Well, not as big as Blakely. Not as sexy. And not constitutional. Just a matter of statutory construction. But the impact may be significant. All you need is a client charged with delivery of a controlled substance, and the odds are pretty good your client will benefit from today's opinion.
We’ve all been there: clients facing a slew of crimes against alleged victim #1 and a slew of crimes against alleged victim #2. These could have been joined in the same indictment, or they could have been separate charging documents joined together. The result is the same---you are left thinking, after reading a pretty depressing joinder severance statute, ORS 132.560, that the cases or counts will remain joined together and that your client won’t get a fair trial. Its true, they won’t. Which is why fundamental fairness needs to be our focus. There are at least three different places that due process comes into play: (1) reading due process into the subfactors allowing joinder, (2) weighing whether or not joinder itself can provide for a fair trial using Rule 403, and (3) crafting specific trial procedures and jury instructions in the event of a joinder of wholly separate incidents.
We don't get very many opinions on the Commercial Drug Offense factors which can aggravated a simply delivery or possession to a level 8. Part of the reason is that even if you've got a good challenge, and you preserve it, it might be mooted out by the simple fact that -- even if you were to win -- the state would have more than three factors to rely on.
Anyway, this week's opinion in State v. Rankins is wonderful, and it might provide a basis for new arguments and renewed attention to the factors.
As most of you know, I have a number of pet issues that I push at any given time. If I seem somewhat relentless with some of the issues, it's because it takes about 6-10 years from when I start promoting an issue to when it gets resolved at the appellate courts. Some win, some lose, some win then lose. But none of them get up to the COA without (1) a case with the issue, (2) a defense attorney who is aware of the issue, (3) a defense attorney willing to preserve the issue (not always the same thing), (4) a case that goes to trial, (5) the issue losing at the trial level, (6) the defendant losing at trial, (7) an appellate attorney who raises it well, (8) an appeal that doesn't moot the issue out for some reason and (9) an appellate court that finds it worth writing about.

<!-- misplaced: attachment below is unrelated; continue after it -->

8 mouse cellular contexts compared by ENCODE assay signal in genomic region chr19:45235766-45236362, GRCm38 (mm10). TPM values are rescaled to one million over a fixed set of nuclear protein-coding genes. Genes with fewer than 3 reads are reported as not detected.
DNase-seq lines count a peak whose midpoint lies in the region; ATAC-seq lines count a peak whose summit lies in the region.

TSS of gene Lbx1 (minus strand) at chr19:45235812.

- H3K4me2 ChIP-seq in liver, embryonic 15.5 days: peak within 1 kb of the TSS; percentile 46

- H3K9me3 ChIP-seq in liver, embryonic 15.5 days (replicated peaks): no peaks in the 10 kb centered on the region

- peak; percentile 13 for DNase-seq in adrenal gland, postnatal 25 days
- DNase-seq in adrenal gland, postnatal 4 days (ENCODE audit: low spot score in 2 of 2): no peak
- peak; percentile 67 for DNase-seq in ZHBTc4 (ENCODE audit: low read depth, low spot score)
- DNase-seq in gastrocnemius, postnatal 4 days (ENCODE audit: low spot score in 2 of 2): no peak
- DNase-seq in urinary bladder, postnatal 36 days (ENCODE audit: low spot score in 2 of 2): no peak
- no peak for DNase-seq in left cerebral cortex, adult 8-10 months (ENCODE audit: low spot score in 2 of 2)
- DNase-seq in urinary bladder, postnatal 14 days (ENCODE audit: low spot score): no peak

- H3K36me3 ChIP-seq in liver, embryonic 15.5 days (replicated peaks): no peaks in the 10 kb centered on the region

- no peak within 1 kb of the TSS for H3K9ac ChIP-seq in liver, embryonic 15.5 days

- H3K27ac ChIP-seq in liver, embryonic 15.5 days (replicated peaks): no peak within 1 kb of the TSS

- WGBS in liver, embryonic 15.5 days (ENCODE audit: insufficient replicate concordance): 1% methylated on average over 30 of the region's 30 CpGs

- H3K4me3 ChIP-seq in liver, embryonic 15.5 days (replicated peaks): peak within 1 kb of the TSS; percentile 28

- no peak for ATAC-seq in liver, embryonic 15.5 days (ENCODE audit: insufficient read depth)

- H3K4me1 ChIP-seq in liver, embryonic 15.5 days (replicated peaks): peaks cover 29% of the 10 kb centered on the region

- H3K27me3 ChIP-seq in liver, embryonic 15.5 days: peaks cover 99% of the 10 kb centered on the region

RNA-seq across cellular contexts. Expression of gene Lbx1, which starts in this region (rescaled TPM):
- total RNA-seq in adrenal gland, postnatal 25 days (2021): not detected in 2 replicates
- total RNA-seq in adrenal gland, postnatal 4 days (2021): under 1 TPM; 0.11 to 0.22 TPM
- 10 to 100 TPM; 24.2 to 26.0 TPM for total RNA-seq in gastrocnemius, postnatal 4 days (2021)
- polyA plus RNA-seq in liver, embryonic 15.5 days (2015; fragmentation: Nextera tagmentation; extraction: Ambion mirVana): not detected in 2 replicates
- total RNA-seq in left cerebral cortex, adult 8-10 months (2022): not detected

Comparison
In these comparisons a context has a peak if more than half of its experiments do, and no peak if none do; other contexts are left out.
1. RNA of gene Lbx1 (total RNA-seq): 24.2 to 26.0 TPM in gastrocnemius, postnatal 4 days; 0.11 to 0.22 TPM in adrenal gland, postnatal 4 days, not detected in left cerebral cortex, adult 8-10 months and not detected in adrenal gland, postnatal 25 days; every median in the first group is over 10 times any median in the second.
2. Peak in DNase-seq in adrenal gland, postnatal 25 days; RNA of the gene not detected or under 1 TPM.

Depending on the issue, these can be 9 conditions that are very hard to satisfy. So I keep urging them on attorneys who I like and trust, in the hope that sheer force of numbers will allow the issue to get up at least once, fertilize the COA and produce an opinion.
If you do felony sentencings, then you know that there is a three-step process in order for the defendant's sentence to be upwardly departed. First is notice that the state intends to prove one or more aggravating factors to the trier-of-fact. The second is actually proving that factor beyond a reasonable doubt to the trier-of-fact. And the third is the judge finding "the circumstances are so exceptional that imposition of the presumptive sentence would not accomplish the purposes of the guidelines."
I have previously written why I believe why "on supervision" never justifies an upward departure. The reason is simple: a defendant's status of "on supervision" is not remarkable. In fact, it's probably more likely than not. If so, it isn't the type of "exceptional" circumstance that the judge must find in order to upward depart.
There is a new case that probably justifies making this argument with a bit more vigor. In State v. Davilla,,the Court of Appeals reversed an upward departure on an aggravated murder conviction. It did so because the reasons given for the upward departure were insufficient.